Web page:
By: John Carlson—
After two hundred hours of training, our daughter Katie recently earned her certification as a professional yoga instructor. She’s been the Public Information Officer with the Marion County Sheriff’s Department for a number of years. While she’s already teaching, her goals now include offering stress-relieving yoga sessions to deputies and other first-responders who, trust me, can undoubtedly use them.
Another relative named Nancy has been practicing yoga at least twice a week, and occasionally seven days a week, for a number of years. She credits this, in part, with her happy state of mind and positive life attitude. Same goes for the fact she can work like someone half her age, not to mention run circles around the slug to whom she is married.
As for the slug to whom she is married – me – I don’t actually practice any yoga exercises except the Corpse Pose, which involves lying flat on your back and not moving a muscle. I am great at the Corpse Pose. Sometimes, I have been known to practice the Corpse Pose as long as 13 or 14 hours a day. But I do faithfully meet Nancy at The Guardian Brewing Co., 514 E. Jackson St., most Saturdays about noon. It is then when she and others are just finishing up the most fetchingly named yoga class I have ever encountered, that being “Yoga Before Beer, Never Fear.”
Trust me. If there were ever a yoga class I would wholeheartedly dedicate the rest of my life to faithfully embracing, it’s this one. Truth be told, though, it’s kind of a Catch 22-thing with me. I would probably take some yoga classes if I weren’t so physically wonky, but I probably wouldn’t be so physically wonky if I’d take some yoga classes.
Anyway, I’ve got two vital, vigorous buddies in the Guardian yoga class, John Pinckney and John Mickle, both of whom love it. One day, even our friend John Scholl showed up at class. For the record, none of them is some kind of butterfly-hugging weirdo, or at least not any more of a butterfly-hugging weirdo than I admittedly am.
The lesson in this? Normal guys can, and do, practice yoga.
It’s like we were saying that day after class while slurping our frothy brews. “You know, John, yoga seems like pretty sensible stuff,” John declared. “Oh, it is, John!” answered John. “What do you think, John?” John paused for a moment’s quiet reflection. “I’d have to say you’re absolutely right, John,” John agreed. “You have anything to add, John?”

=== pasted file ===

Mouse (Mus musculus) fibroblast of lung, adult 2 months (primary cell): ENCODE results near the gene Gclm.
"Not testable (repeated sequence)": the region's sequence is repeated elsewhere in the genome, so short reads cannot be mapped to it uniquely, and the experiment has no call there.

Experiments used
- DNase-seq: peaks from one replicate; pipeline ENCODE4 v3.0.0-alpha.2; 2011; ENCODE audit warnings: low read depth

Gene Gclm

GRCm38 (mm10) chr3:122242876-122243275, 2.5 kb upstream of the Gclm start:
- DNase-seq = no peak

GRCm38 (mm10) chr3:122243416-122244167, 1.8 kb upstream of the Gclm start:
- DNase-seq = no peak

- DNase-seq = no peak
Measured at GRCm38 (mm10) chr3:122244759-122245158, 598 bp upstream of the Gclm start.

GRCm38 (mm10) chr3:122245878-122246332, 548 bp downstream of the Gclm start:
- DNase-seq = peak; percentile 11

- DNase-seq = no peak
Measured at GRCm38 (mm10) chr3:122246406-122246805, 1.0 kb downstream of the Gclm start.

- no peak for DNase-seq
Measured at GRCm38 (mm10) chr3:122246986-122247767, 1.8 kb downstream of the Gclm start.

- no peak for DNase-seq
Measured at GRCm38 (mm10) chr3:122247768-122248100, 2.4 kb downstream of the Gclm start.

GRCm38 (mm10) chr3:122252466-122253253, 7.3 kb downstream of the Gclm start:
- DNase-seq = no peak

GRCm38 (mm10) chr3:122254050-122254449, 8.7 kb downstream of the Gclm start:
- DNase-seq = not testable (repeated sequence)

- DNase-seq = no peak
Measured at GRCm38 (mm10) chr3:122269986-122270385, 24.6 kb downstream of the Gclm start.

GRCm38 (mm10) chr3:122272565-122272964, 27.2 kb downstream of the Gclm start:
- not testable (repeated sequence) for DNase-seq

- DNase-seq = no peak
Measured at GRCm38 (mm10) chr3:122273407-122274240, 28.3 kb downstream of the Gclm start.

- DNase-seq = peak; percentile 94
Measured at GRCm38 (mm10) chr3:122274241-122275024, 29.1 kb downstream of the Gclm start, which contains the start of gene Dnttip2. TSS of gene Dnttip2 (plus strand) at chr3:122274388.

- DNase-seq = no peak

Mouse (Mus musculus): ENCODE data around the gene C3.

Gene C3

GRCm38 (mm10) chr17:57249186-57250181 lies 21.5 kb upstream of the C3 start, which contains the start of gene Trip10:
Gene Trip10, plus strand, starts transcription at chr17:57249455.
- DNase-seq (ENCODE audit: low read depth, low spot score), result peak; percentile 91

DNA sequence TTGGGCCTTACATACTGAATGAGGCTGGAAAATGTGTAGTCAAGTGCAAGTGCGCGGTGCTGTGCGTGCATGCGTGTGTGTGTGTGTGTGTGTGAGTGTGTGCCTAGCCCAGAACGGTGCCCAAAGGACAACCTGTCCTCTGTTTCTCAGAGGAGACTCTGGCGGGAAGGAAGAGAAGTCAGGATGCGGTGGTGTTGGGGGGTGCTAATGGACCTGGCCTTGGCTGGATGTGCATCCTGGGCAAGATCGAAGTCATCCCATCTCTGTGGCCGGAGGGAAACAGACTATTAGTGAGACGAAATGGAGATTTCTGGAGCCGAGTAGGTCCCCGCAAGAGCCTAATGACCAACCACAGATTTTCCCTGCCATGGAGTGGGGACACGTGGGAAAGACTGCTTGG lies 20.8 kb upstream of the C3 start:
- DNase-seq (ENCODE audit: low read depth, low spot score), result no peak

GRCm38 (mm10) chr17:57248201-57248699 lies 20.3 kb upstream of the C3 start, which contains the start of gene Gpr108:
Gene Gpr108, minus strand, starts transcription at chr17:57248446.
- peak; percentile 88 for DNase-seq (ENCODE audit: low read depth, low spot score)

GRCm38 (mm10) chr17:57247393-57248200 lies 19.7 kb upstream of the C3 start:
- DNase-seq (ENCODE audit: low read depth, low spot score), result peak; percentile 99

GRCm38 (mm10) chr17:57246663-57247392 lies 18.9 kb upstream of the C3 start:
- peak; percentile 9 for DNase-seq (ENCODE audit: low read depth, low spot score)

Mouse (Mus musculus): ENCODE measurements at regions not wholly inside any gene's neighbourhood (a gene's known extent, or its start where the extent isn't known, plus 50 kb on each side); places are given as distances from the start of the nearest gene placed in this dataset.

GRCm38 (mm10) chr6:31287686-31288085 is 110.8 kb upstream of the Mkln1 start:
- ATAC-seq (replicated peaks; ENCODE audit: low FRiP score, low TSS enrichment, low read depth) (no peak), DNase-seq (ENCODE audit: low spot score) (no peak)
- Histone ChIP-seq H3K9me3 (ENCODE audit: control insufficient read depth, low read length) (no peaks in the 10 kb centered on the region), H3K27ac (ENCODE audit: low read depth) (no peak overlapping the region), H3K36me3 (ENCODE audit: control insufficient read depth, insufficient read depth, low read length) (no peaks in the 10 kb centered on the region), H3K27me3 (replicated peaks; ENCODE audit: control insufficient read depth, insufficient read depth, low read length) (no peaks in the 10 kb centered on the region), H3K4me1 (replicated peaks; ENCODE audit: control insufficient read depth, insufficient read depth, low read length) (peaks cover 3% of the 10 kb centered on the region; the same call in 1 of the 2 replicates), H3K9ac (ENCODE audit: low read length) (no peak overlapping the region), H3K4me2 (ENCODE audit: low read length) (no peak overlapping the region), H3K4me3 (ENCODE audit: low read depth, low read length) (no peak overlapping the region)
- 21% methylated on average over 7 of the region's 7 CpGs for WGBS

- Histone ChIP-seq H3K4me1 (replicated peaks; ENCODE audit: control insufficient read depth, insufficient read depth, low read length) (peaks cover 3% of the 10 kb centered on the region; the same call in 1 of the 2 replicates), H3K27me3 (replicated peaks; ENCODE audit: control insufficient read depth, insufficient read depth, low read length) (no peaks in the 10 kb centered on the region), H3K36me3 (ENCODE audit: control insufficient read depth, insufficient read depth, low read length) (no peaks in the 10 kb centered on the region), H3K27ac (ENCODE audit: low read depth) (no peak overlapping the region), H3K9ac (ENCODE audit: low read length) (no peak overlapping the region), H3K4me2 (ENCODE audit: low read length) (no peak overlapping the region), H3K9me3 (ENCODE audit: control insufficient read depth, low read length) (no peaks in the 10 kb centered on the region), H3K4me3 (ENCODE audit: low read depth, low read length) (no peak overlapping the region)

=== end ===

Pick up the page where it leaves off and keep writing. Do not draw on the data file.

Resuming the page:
Whereupon I said, “Can somebody point me toward the john?”
OK, just kidding. But back to yoga…
While I don’t do yoga, I have been around it enough to learn one thing. Never practice yoga with small, jumpy dogs. As you can see in the picture of Nancy above, when you’re helplessly sprawled on a yoga mat, small dogs tend to mistake your face for a trampoline. Given the level of mind-control that yoga helps hone, there may be yoga masters practicing who can tune out dogs bouncing between their foreheads and chins while doing, say, the Double Pigeon Pose.
I seriously doubt that you can, though.
Other than that, from what I have seen, I would say practicing yoga is a very cool, very good, very beneficial activity to make a permanent part of your life.
There are assorted fine yoga studios around Muncie. They include the one at Guardian ably taught by Lisa Marie Dunaway, when she’s not busy being an Assistant Lecturer of Urban Planning at Ball State University. You can practice yoga in the 10:45 a.m. Saturday class at Guardian (but be on time, because it’s nevercool to show up late for a yoga class) for $10, or buy a five-session pass for $45. While the class is taught in proximity to the brewery’s beautifully gleaming brewing tanks, it’s in a softly-lit area amidst peaceful music.
Why she teaches is simple.
“I’m very interested in making yoga accessible to as many people as possible because I’ve experienced so many benefits from it personally,” she explained, citing improved agility and reduced anxiety as “universal” results. “I want others to have that same positive experience.”
OK, so it’s hard to beat that. Granted, I generally stumble through life way too confused to be anxious about anything. But I could certainly stand some improved agility, my present agility level approximating that of a rock. Factor in the beer, and the only thing I can say is the ancient Sanskrit word that sums up yoga’s loving nature and spirit.
A former longtime feature writer and columnist for The Star Press in Muncie, Indiana, John Carlson is a storyteller with an unflagging appreciation for the wonderful people of East Central Indiana and the tales of their lives, be they funny, poignant, inspirational or all three. John’s columns appear on Muncie Journal every Friday.